**The resonance condition of a series $LCR$-circuit**: A series LCR-circuit is said to be in the resonance condition when the current through it has its maximum value. The current amplitude $I_0$ for a series LCR circuit is given by

$$

I_0=\frac{E_0}{\sqrt{R^2+\left(\omega L-\frac{1}{\omega C}\right)^2}}

$$

Clearly, $l_0$ becomes zero both for $\omega \rightarrow 0$ and $\omega \rightarrow \infty$. The value of $I_0$ is maximum when

$$

\omega L-\frac{1}{\omega C}=0 \quad \text { or } \quad \omega=\frac{1}{\sqrt{L C}}

$$

Then, the impedance, $Z=\sqrt{R^2+\left(\omega L-\frac{1}{\omega C}\right)^2}=R$

Clearly, the impedance is minimum. The circuit is purely resistive. The current and voltage are in the same phase and the current in the circuit is maximum This condition of the LCR circuit is called the **resonant condition**. The frequency at which the current amplitude $I_0$ attains a peak value is called the **resonant frequency** of the $L C R$-circuit and is denoted by $f_{\text {. }}$.

Thus, $$\omega_r=2 \pi f_r=\frac{1}{\sqrt{L C}} \; \text{or}\; f_r=\frac{1}{2 \pi \sqrt{L C}}$$. The current amplitude at resonant frequency will be

$$

l_0=\frac{\mathcal{E}_0}{R} .

$$

## Characteristics of a series resonant circuit

Characteristics of the series resonant circuit:

- Resonance occurs in a series of LCR-circuit when

$$

X_L=X_C \text {. }

$$ - Resonant frequency, $$f_r=\frac{1}{2 \pi \sqrt{L C}}$$.
- The impedance is minimum and purely resistive.
- The current has a maximum value of $\left(\varepsilon_0 / R\right)$ at resonant condition.
- The power dissipated in the circuit is maximum and is equal to $\varepsilon_{r m s}^2 / R$.
- The current is in phase with the voltage or the power factor is unity $(\cos \phi=1$ when $\phi=0$ ).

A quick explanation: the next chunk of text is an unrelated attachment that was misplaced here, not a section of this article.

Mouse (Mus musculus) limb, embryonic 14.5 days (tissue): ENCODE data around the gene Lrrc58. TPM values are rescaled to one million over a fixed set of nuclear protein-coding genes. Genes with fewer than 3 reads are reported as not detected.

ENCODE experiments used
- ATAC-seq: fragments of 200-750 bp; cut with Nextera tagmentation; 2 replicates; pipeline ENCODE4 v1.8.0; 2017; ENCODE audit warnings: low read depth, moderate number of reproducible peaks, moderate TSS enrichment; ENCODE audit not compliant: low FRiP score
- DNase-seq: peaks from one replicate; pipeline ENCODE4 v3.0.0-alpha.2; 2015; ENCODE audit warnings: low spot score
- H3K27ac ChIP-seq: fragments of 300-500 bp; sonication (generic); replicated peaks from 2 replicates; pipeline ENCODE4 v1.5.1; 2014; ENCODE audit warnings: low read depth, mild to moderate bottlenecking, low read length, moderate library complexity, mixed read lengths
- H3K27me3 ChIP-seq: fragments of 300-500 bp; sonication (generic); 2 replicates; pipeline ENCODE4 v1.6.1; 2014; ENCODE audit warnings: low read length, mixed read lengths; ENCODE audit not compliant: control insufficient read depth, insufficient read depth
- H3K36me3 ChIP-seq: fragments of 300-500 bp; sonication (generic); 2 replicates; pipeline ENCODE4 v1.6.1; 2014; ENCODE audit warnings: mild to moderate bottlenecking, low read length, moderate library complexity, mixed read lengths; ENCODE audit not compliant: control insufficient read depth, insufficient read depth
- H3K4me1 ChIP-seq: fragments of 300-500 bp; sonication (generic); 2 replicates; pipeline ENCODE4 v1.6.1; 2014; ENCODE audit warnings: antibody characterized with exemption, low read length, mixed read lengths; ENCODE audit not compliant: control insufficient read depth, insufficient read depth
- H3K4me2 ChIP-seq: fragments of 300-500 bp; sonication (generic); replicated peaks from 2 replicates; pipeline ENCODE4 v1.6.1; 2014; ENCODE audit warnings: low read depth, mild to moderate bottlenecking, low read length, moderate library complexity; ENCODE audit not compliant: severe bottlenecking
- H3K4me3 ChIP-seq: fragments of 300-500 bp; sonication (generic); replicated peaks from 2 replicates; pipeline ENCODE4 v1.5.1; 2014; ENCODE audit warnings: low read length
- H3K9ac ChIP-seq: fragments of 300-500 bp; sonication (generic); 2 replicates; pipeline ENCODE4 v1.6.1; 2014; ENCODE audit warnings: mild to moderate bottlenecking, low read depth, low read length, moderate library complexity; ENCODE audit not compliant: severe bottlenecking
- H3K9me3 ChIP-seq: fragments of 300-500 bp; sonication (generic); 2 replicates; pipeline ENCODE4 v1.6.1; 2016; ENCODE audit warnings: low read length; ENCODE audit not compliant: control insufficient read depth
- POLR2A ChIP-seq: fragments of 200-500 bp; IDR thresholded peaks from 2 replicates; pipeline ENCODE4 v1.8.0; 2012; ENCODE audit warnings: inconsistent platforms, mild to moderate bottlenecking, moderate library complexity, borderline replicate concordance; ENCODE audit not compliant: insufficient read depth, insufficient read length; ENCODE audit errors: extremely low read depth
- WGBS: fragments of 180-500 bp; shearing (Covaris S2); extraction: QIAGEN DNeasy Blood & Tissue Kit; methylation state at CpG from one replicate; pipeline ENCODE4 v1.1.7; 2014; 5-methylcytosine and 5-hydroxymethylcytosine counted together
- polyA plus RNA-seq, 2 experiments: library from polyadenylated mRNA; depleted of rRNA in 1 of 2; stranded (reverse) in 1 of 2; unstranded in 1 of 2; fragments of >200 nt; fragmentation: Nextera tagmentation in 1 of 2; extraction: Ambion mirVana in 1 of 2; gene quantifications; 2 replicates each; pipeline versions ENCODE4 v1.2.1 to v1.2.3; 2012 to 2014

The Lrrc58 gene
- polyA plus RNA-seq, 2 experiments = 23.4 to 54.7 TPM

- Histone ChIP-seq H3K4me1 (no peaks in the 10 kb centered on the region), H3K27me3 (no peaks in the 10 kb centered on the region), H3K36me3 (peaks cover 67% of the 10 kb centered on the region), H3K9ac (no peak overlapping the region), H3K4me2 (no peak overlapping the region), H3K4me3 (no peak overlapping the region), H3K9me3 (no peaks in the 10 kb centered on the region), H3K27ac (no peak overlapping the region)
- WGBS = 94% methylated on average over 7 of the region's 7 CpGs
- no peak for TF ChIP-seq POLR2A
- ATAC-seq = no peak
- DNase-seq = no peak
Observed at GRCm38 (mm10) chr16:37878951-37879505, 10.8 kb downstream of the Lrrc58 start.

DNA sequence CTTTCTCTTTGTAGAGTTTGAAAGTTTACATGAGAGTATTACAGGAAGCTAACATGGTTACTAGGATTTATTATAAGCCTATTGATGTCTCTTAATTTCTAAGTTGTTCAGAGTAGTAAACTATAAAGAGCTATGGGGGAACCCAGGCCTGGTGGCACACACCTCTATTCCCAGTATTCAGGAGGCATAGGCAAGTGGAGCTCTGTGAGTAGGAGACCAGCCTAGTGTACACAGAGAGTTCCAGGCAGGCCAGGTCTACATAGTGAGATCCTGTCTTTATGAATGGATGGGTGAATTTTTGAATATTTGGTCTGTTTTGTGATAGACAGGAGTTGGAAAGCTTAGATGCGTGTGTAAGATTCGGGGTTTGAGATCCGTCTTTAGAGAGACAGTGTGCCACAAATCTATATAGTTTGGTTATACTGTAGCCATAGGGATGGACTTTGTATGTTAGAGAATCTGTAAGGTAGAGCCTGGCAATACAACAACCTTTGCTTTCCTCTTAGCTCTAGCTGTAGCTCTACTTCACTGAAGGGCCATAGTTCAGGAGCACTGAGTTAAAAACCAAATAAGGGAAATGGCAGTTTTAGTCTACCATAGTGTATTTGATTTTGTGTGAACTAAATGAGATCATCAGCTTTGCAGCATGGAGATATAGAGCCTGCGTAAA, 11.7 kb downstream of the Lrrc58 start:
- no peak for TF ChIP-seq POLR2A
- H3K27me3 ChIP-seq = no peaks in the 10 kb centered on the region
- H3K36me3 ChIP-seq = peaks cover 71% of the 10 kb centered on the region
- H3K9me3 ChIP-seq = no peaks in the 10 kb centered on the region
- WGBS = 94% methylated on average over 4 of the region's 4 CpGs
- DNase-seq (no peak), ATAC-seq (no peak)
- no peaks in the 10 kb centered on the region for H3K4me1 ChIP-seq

- Series resonance can occur at all values of resistance $R$.
- The voltage across $R$ is equal to the applied emf.
- The voltages across $L$ and $C$ are equal and have a phase difference of $180^{\circ}$ and so their resultant is zero.
- The voltages across $L$ and $C$ are very high as compared to the applied voltage. Hence a series $L C R$-the circuit is used to obtain a large magnification of a.c. voltage.
- The series resonant circuit is also called an
**acceptor circuit**. When a number of frequencies are fed to it, it accepts only one frequency $f_r$ and rejects the other frequencies. The current is the maximum for this frequency.

**Read Also**

- Representation of AC current and voltage by phasor diagram
- AC circuit containing resistor and inductor in series
- AC voltage applied to a series LCR circuit

## Frequently Asked Questions – FAQs

##### What is resonance?

**Resonance definition**: Resonance describes the phenomenon of increasing amplitude that occurs when the frequency of an applied periodic force is at or near the natural frequency of the system on which it acts.

##### What is the natural frequency?

**Natural frequency definition**: Natural frequency, also known as eigenfrequency, is the frequency at which a system tends to oscillate in the absence of any driving force.

##### What is the formula of resonant frequency?

The formula of resonant frequency is $f_r=\frac{1}{2 \pi \sqrt{L C}}$

##### Why amplitude is maximum at resonance?

Consider a body that is vibrating with its natural frequency and amplitude, and when a periodic external force is applied to it with a frequency equal to the natural frequency of the body, the amount of total energy on the body increases, resulting in an increase in the amplitude of the body, a phenomenon known as resonance.

##### What is the resultant impedance in the resonant LCR circuit?

The resultant impedance in resonant LCR circuit is $Z=\sqrt{R^2+\left(\omega L-\frac{1}{\omega C}\right)^2}=R$